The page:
This is Cascading Stylesheet Lewis’s most 1984-like story, with an important difference. 1984 takes place in the middle of the party. That Hideous Strength is about when the party’s just beginning. Lewis, while writing a story about spiritual warfare and cosmic redeption, also outlines how a totalitarian government could believably take power.
Technically the third part of the Space Trilogy, it’s probably better read as a standalone book. Nobody goes into space this time. The tone is pessimistic and dystopian. A few characters nominally reappear (a nice shock occurs when you learn Lord Feverstone’s real name), but they seem very different to how we knew them.
The principle character is Mark Studdock, a social climber who gets taken on by an organisation called NICE, which aims to reform and improve society via science unencumbered by ethics. Soon it’s clear that the party is in the thrall of the demonic “eldil” – this is another area where That Hideous Strength is better read on its own. Otherwise you’ll spend many pages patiently waiting for Mark to realise things that have been obvious to you from the beginning.
There’s some vivid and disturbing writing (thanks to NICE, having your head guillotined is no obstacle to your contiunued survival), and a some interesting characters. Lewis stretches himself a little here – there’s a cleric who’s a villain, and an S&M-obsessed female police chief. No swear words, though – Lewis abhorred profanity, and it makes the book’s gritty setting seem false. We also get a romantic relationship rendered in pure tin. Lewis was many things…but he was not a romance writer.
But That Hideous Strength is not a cold book. Here as elsewhere, Lewis finds room amidst religious and sociopolitical issues for humanistic themes that are genuinely moving.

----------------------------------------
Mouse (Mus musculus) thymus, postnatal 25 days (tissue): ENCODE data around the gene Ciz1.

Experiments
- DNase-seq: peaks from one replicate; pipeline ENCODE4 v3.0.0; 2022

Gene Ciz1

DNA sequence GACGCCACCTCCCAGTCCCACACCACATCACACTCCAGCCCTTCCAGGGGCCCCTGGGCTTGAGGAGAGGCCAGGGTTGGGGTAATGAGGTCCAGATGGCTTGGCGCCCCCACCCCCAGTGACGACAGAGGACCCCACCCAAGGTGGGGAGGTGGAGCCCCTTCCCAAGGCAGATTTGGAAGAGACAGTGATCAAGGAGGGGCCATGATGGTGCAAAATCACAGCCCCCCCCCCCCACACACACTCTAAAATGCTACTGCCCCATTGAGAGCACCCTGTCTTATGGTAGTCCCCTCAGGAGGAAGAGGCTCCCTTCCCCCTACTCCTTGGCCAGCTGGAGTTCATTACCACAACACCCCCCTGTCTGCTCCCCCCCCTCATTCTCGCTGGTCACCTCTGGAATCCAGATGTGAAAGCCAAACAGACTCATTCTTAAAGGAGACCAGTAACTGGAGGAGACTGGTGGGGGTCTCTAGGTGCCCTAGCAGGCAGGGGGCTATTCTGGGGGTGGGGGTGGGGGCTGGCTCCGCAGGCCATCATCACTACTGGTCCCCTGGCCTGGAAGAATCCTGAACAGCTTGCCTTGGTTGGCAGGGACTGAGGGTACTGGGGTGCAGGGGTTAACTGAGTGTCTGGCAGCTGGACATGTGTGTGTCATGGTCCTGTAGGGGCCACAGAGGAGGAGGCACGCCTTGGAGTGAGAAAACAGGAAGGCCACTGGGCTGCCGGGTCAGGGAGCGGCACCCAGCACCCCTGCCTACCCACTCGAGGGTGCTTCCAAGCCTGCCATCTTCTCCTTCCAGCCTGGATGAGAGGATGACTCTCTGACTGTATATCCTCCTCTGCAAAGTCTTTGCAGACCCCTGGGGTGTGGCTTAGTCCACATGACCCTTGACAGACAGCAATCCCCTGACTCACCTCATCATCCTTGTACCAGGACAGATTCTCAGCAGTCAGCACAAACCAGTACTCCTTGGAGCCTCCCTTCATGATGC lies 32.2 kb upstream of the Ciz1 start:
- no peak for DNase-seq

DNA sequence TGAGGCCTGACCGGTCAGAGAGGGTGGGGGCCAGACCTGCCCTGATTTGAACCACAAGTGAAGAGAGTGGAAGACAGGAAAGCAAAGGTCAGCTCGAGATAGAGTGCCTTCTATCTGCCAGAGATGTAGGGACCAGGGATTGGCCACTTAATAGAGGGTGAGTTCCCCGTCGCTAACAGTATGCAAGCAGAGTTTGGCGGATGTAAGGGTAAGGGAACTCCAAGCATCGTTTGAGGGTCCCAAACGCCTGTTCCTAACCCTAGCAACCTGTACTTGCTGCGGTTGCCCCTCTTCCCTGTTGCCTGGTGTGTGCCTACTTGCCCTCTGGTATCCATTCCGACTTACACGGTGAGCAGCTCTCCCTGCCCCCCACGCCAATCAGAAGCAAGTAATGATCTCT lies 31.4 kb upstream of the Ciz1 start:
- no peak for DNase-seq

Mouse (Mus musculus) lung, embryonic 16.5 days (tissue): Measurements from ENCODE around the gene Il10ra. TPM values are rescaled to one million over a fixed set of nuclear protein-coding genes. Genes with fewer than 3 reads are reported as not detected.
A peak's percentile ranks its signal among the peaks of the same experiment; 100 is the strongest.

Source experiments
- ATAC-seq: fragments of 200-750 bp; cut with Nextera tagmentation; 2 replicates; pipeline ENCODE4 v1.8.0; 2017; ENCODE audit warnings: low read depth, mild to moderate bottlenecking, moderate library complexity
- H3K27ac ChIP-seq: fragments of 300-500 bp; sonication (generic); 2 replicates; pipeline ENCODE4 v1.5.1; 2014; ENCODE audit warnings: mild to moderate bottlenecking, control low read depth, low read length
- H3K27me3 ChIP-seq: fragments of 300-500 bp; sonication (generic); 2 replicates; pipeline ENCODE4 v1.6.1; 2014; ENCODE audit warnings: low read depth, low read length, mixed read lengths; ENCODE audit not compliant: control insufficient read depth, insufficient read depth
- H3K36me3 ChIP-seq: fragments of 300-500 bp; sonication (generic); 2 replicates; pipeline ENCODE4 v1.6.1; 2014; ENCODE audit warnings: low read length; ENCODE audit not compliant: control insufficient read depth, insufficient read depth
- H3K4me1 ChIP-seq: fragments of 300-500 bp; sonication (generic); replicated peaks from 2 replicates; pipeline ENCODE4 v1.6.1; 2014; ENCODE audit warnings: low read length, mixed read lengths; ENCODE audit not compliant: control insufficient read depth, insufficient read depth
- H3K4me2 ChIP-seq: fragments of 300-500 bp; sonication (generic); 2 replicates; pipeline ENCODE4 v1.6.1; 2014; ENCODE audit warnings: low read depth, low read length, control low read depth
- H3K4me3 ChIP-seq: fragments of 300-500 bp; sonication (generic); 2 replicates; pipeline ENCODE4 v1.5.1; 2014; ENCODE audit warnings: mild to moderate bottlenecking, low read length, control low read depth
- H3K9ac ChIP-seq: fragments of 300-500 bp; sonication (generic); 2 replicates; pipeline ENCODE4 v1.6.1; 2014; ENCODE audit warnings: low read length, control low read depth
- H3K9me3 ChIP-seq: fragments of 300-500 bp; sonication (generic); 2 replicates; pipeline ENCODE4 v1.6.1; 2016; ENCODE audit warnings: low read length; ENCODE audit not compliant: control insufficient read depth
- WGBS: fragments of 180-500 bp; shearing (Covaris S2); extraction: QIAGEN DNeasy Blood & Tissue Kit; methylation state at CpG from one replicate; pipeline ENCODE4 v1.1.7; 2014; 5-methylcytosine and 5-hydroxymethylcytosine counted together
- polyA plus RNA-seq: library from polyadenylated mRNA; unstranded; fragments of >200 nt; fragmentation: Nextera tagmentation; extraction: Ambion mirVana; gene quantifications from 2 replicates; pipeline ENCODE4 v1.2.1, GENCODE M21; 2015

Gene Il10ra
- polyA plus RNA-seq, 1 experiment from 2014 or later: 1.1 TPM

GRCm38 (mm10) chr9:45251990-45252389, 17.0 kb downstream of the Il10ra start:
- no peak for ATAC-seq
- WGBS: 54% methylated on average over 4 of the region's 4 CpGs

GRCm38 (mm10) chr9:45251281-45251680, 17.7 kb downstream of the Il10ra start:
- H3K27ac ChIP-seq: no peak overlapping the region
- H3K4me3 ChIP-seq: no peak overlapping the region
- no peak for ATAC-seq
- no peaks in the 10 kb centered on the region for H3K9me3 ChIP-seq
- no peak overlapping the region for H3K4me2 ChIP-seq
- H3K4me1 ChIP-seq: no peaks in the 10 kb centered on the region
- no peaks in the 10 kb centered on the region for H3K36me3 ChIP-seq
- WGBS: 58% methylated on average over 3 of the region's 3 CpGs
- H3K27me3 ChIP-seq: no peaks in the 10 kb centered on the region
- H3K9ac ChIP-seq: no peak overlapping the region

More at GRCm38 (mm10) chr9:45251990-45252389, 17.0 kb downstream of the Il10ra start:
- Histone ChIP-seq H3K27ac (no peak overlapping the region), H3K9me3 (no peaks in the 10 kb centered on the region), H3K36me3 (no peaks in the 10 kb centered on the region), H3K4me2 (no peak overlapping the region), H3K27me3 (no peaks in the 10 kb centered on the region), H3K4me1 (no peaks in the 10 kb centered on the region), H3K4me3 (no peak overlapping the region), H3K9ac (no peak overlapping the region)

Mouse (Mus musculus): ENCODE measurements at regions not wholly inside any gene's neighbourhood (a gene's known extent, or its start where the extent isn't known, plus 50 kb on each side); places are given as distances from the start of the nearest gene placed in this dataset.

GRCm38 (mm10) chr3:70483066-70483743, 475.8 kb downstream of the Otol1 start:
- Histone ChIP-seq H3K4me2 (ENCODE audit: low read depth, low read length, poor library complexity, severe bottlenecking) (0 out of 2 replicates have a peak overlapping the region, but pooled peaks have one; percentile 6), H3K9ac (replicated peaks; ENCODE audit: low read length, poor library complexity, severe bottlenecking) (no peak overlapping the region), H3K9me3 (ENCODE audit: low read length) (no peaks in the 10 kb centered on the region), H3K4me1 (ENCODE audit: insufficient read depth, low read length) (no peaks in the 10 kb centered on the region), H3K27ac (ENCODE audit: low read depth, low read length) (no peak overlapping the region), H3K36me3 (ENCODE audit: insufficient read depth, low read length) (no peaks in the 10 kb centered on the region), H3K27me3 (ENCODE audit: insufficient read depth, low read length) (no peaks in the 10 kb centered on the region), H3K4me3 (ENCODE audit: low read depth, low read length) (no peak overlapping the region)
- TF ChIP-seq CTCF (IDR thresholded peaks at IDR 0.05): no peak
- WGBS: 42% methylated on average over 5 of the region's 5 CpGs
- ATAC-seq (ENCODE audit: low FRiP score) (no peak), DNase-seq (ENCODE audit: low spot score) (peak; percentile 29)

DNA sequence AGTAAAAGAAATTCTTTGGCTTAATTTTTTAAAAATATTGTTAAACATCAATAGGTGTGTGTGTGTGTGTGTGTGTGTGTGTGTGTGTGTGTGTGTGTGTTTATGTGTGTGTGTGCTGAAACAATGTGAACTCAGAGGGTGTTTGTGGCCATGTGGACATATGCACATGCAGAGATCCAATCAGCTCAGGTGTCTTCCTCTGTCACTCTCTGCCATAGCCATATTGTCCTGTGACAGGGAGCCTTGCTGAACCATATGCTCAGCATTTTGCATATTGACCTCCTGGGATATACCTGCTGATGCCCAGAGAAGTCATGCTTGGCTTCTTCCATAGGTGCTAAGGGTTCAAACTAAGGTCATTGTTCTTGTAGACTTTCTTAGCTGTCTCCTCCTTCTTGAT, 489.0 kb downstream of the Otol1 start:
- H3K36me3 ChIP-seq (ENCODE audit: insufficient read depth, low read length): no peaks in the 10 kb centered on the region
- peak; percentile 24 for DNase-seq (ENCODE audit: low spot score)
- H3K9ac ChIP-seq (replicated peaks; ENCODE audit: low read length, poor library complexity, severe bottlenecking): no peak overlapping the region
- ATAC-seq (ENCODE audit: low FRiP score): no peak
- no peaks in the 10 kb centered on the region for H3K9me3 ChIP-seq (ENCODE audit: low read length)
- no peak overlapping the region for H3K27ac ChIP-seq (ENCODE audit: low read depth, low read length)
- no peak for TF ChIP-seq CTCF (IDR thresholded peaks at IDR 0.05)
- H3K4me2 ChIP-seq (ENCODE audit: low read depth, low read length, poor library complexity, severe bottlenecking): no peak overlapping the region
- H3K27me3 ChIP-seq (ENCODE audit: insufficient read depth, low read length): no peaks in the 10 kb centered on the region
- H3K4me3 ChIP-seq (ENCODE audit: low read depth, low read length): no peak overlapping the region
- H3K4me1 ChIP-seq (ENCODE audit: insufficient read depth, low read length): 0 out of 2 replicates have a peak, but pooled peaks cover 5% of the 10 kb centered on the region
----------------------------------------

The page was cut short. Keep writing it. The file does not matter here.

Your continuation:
“He looked back on his life, not with shame but with a kind of disgust at its dreariness. He saw himself as a little boy in short trousers, hidden in the shrubbery beside the paling to overhear Myrtle’s conversation with Pamela, and trying to ignore the fact that it was not at all interesting when overheard. He saw himself making believe that he enjoyed those Sunday afternoons with the athletic heroes of Grip, while all the time (as he now saw) he was almost homesick for one of the old walks with Pearson—Pearson whom he had taken such pains to leave behind. He saw himself in his teens laboriously reading rubbishy grown-up novels and drinking beer when he really enjoyed John Buchan and stone ginger. The hours that he had spent learning the slang of each new circle, the assumption of interest in things he found dull and of knowledge he did not possess, the sacrifice of nearly every person and thing he actually enjoyed, the miserable attempt to pretend that one could enjoy Grip, or the Progressive Element, or the N.I.C.E.—all this came over him with a kind of heartbreak. When had he ever done what he wanted? Mixed with the people whom he liked? Or even eaten and drunk what took his fancy? The concentrated insipidity of it all filled him with self-pity.”
The final clash between good and evil has a predictable ending, and Lewis insists on weaving the tale of King Arthur and Merlin into the story for some unknowable reason. Still the unusual setting and interesting characters makes for grim, exciting, and memorable reading.
There’s a newly released edition of this book with annoying cover art – a giant bear, or something. Looks like a bad movie. Past editions have better artwork. Deceptive though it is, you can’t argue that the book is a bit deceptive, too. It barely has anything to do with the rest of the Space Trilogy. Technically it’s the third in a series. Spiritually, it’s distinct from anything else to come from the pen of Lewis. This is a very different book.$i;?>
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